Effective operation is also secure operation. With a heavy emphasis on the reliability of information systems during combat, securing networks from attack, cyber or otherwise, must be a priority.
A central goal of military planners is to prevent would-be attackers from crashing combat nets. One offering from BMC Software proposes to do just that. Its network protection application, known as Patrol, received a Defense Department "Gold Nugget" award, based on its performance during the Joint Warrior Interoperability Demonstration (JWID), held in July.
JWID is a warfighting exercise run by a different military branch every two years. During the event, advanced information technologies from the private sector are assessed in a three-week, combined military exercise. This year, JWID took place at the Joint Battle Center in Suffolk, Va., at Camp Smith, Hawaii, and inside Cheyenne Mountain Operations Center, Colorado Springs, Co. Joint interoperability trials were also conducted with numerous NATO nations, as well as with Australia and New Zealand.
From a single, graphical console, Patrol provides centralized monitoring and control of computer systems, detecting potential problems and threats. Patrol monitors systemwide health by continually examining and evaluating various components, including the operating system, databases, middleware, applications, network, firewalls and Internet servers.
The utility can also supply historic data to predict work loads, modeling what would happen under extraordinary situations. Patrol will automatically diagnose the root cause of failures, correct them and project the change on the quality of service delivered until repair is fully effected.
"You have to have a way to spot and fix problems before they cascade into bigger problems in the field," said BMC's Dixon. "If a server is misbehaving, the handheld won't work. It becomes a brick. There's no help to the warfighter if he can't get information quickly and reliably."
Internetlike applications are being incorporated throughout combat systems as key elements in war planning and operations in America's war against terrorism.
Making the task of dissemination and retrieval of information more difficult are the extreme conditions of battle.
In the days of the Cold War, future battlefields were presumed to be the cities, towns and countryside of Central and Eastern Europe. Such assumptions seem no longer as likely, given the nature of the new conflict with militant Islamic extremists, hidden or bunkered in mountainous regions of Afghanistan. Mobility and flexibility are key, and small-scale Internet-like applications appear the best candidate to give troops in the field the clear combat edge.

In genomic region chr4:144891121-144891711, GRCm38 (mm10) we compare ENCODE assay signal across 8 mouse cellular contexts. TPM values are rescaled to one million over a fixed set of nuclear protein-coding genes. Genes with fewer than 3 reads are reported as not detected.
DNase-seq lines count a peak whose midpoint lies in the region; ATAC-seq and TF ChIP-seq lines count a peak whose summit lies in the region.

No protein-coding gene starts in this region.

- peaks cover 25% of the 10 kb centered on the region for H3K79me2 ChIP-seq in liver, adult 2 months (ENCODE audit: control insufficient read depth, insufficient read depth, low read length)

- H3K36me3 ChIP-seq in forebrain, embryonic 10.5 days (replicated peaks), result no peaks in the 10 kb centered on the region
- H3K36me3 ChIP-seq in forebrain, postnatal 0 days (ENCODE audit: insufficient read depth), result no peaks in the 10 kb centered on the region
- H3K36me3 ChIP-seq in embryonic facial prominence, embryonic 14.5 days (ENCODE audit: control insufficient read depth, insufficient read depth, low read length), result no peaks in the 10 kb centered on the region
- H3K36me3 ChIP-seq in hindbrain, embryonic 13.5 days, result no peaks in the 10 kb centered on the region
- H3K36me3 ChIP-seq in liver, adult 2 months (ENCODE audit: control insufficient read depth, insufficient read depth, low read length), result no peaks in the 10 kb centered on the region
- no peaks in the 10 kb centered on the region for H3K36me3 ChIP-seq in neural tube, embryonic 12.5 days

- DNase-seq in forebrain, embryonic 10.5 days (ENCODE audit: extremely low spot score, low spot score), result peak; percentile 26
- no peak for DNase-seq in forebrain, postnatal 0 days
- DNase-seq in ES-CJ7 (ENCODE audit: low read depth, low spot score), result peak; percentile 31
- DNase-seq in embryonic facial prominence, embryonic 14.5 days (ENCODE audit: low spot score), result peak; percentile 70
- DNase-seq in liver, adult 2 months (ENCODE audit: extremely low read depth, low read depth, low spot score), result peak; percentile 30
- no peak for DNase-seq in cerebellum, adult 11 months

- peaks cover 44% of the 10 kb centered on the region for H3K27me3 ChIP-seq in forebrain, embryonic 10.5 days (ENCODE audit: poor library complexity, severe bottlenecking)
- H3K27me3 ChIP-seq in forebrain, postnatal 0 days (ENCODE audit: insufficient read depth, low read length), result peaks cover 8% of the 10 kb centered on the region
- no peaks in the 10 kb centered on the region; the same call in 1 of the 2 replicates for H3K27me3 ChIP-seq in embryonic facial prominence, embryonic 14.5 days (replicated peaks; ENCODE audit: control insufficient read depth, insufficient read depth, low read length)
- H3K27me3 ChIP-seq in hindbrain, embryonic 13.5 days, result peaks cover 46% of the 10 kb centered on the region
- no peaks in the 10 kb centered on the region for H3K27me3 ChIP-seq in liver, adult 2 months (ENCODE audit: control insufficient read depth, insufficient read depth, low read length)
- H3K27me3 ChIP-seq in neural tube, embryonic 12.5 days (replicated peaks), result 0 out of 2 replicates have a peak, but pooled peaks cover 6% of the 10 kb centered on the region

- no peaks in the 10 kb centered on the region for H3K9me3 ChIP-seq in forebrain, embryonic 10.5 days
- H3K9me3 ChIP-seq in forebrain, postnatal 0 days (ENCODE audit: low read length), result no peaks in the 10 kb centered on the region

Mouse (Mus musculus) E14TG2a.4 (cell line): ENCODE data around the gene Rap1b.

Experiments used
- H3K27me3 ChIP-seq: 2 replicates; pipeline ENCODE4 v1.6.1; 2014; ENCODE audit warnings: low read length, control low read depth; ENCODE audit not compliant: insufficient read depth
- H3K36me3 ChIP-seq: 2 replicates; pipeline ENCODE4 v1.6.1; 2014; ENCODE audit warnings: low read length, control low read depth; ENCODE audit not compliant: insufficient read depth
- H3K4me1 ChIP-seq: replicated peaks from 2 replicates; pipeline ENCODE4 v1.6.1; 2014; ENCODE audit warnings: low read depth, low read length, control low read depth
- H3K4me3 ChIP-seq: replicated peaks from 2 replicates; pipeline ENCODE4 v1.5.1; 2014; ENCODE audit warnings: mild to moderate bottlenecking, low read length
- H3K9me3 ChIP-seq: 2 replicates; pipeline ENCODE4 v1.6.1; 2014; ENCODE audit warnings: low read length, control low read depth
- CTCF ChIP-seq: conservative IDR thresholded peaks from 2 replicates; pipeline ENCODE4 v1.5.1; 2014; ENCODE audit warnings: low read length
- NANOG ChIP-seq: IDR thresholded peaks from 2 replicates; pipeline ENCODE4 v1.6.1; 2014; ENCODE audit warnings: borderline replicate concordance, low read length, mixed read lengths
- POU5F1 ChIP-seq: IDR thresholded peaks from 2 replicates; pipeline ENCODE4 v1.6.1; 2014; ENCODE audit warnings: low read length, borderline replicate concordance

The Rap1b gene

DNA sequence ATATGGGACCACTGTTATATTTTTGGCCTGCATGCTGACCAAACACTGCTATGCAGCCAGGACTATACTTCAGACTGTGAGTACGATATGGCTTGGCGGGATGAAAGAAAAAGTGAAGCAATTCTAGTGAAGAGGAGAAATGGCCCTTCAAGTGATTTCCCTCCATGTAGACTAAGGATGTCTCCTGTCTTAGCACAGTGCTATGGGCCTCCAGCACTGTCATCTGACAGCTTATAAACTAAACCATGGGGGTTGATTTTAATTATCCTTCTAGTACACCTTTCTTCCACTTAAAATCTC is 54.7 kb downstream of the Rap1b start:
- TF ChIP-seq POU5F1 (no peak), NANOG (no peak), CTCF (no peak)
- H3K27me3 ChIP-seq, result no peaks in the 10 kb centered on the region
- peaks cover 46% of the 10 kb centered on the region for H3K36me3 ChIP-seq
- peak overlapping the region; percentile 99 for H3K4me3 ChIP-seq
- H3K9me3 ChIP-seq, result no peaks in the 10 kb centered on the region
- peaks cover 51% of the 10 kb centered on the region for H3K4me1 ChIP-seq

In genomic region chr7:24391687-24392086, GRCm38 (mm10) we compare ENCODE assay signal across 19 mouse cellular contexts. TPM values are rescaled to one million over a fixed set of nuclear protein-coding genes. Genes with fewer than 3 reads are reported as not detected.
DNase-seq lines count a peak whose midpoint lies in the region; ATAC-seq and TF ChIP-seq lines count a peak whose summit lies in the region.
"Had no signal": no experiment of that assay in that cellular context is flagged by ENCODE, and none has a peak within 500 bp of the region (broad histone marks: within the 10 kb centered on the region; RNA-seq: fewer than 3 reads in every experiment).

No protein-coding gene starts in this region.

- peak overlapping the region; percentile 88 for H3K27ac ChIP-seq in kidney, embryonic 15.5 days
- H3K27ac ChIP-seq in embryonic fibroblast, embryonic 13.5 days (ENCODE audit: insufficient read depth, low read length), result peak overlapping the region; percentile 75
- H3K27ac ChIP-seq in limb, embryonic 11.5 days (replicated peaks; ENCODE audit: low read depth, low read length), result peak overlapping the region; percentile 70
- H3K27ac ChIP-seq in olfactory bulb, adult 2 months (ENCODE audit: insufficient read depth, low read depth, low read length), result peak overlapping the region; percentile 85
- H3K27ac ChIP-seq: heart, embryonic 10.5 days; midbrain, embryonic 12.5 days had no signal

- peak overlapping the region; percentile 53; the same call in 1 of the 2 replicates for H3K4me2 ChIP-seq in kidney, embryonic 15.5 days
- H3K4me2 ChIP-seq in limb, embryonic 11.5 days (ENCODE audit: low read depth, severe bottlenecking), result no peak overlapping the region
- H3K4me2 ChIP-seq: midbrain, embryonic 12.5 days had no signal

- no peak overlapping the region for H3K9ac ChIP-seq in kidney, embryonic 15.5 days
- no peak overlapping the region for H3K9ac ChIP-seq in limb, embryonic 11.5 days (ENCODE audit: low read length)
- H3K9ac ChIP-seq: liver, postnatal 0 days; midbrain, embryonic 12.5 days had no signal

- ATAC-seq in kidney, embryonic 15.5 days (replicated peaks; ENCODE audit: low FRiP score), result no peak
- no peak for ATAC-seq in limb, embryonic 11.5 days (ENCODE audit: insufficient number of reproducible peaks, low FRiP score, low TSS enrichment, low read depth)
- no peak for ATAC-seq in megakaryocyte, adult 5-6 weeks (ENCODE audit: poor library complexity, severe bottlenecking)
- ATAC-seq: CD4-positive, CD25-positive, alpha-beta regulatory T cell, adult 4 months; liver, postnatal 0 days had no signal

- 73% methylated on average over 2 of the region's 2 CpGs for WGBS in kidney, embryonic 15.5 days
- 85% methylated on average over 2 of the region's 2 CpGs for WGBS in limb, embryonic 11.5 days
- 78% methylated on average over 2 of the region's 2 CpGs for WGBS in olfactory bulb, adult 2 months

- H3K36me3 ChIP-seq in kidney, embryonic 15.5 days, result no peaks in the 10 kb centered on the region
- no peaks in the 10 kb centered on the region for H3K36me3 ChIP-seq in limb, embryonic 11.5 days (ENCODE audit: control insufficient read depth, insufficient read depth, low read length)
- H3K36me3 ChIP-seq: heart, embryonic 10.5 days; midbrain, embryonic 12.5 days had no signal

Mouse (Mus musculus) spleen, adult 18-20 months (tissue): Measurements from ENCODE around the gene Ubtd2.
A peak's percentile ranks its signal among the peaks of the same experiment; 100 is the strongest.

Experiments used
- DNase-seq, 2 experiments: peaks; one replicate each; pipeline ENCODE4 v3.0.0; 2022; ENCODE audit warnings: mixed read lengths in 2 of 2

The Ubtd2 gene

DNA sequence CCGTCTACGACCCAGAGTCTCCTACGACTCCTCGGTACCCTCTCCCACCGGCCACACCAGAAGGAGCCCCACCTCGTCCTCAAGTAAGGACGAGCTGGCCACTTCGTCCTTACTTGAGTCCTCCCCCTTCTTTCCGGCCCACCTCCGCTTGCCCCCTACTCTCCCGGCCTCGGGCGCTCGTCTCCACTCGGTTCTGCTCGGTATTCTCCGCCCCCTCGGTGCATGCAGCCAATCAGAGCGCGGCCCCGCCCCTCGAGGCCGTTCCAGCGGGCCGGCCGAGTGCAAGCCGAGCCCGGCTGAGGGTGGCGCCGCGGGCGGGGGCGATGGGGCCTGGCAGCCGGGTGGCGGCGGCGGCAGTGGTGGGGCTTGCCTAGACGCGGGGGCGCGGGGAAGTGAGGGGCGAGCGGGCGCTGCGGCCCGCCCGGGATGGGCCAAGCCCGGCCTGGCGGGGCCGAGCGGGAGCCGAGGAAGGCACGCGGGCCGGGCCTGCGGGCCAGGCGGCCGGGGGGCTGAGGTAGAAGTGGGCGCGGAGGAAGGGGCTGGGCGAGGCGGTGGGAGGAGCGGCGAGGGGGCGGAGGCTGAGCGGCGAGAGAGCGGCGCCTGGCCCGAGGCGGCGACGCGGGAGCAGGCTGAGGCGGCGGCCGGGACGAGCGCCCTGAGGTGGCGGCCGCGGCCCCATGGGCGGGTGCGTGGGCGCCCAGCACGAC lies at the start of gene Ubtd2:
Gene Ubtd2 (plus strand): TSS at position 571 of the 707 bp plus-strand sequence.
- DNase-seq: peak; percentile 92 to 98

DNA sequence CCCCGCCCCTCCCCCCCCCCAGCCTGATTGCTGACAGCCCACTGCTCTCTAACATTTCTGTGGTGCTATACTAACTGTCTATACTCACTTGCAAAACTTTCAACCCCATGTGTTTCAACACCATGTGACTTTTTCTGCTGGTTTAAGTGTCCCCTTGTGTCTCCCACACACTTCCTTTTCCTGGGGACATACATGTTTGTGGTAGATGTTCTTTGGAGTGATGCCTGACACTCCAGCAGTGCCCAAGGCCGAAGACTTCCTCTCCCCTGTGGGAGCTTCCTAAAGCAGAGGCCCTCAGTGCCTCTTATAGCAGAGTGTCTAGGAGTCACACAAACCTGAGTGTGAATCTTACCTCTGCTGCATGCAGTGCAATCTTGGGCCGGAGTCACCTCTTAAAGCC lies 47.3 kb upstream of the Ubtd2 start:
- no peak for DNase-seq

"Web-enabled technology is a big push right now for the Department of Defense," said David Tribble, a senior software engineer with Northrop Grumman Information Technology in Herndon, Va., a subsidiary of Northrop Grumman Corp. in Los Angeles. "They want good solutions in the field. The military wants to keep a tight view of where everybody is. But, as with everything in life, it's not easy."
Making it potentially easier is Northrop Grumman's PalmELVIS, for Enhanced Link Virtual Information System, a modified version of Palm's popular handheld device. PalmELVIS provides a handheld view of tactical data with the ability to access information in stored, background databases. The device works in both connected and disconnected environments.
While connected, PalmELVIS has access to the most current tactical information; when disconnected, the user can view and modify any locally loaded information and pan through maps. Changes made while disconnected are automatically loaded back to a central server when a connection is established. Information can also be shared between PalmELVIS handhelds via a built-in infrared port.
The device can accept any small GIF as a map, allowing the user to access relatively complex tactical information. Users are also able to make geographically registered drawings directly on the map, make notes and mark specific points of interest.
Despite the promise of such an approach, accessibility, bandwidth and security remain issues that are still being resolved. Absent robust security protocols, for example, if such a device were to fall into enemy hands, operational details could be severely compromised.
There are also concerns about data overload: how much information can or should be displayed on the Palm's small screen. Data "tailoring" may thus become an important issue, Tribble said.
Nevertheless, the future of tactical information may well be small, distributed, highly mobile and individually accessible, he said.
"There are a lot of ways to deliver data to a user in a small package over limited bandwidth," he said. "It's a matter of finding the one that will survive extreme conditions. This one is a promising candidate, but more work needs to be done."